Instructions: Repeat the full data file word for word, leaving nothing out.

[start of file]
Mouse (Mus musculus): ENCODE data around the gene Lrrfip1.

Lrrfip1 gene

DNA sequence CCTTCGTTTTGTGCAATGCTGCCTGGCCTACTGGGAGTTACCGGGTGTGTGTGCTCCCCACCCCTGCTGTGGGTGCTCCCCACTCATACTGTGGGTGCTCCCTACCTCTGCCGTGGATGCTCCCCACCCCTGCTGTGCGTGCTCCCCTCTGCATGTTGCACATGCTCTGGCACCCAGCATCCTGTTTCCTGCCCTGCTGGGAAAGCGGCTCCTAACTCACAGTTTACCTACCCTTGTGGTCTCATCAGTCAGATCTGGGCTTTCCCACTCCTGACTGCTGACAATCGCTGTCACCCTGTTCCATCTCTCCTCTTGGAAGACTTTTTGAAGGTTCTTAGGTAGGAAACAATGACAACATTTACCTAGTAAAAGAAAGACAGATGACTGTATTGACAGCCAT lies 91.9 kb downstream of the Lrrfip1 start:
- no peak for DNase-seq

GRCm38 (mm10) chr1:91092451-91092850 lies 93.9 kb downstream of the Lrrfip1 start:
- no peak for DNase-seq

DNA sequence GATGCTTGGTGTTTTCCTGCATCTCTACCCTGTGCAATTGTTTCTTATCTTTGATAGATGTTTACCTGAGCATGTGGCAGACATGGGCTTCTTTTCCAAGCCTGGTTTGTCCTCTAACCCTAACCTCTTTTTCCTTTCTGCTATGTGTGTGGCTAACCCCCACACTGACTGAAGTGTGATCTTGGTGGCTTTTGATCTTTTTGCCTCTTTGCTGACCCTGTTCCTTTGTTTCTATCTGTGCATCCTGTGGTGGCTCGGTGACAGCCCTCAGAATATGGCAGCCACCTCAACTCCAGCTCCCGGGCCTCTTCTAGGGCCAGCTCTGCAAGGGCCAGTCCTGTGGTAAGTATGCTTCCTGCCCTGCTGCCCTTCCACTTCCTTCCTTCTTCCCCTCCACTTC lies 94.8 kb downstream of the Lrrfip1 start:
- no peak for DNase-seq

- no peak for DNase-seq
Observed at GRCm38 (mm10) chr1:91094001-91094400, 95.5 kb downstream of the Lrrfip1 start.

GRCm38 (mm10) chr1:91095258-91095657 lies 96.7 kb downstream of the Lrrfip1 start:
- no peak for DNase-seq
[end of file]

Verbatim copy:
Mouse (Mus musculus): ENCODE data around the gene Lrrfip1.

Lrrfip1 gene

DNA sequence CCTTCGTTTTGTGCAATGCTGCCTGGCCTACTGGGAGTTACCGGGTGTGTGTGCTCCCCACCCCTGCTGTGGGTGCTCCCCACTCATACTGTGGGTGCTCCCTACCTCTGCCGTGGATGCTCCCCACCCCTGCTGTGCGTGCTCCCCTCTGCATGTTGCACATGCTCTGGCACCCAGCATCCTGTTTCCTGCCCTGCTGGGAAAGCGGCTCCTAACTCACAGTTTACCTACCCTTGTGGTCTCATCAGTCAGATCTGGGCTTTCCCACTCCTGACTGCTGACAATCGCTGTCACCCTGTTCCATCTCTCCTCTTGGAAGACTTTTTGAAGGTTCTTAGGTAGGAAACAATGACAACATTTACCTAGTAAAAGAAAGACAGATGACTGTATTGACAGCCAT lies 91.9 kb downstream of the Lrrfip1 start:
- no peak for DNase-seq

GRCm38 (mm10) chr1:91092451-91092850 lies 93.9 kb downstream of the Lrrfip1 start:
- no peak for DNase-seq

DNA sequence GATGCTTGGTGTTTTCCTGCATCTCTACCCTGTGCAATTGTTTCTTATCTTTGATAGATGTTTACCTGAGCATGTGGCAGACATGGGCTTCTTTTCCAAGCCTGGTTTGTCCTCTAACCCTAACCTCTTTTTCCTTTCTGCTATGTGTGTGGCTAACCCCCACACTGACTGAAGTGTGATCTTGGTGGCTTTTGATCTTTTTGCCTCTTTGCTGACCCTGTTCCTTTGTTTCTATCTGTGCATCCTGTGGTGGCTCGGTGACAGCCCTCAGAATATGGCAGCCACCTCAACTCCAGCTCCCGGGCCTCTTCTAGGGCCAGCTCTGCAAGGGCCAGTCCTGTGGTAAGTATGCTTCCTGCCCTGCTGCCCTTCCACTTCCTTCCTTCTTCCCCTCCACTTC lies 94.8 kb downstream of the Lrrfip1 start:
- no peak for DNase-seq

- no peak for DNase-seq
Observed at GRCm38 (mm10) chr1:91094001-91094400, 95.5 kb downstream of the Lrrfip1 start.

GRCm38 (mm10) chr1:91095258-91095657 lies 96.7 kb downstream of the Lrrfip1 start:
- no peak for DNase-seq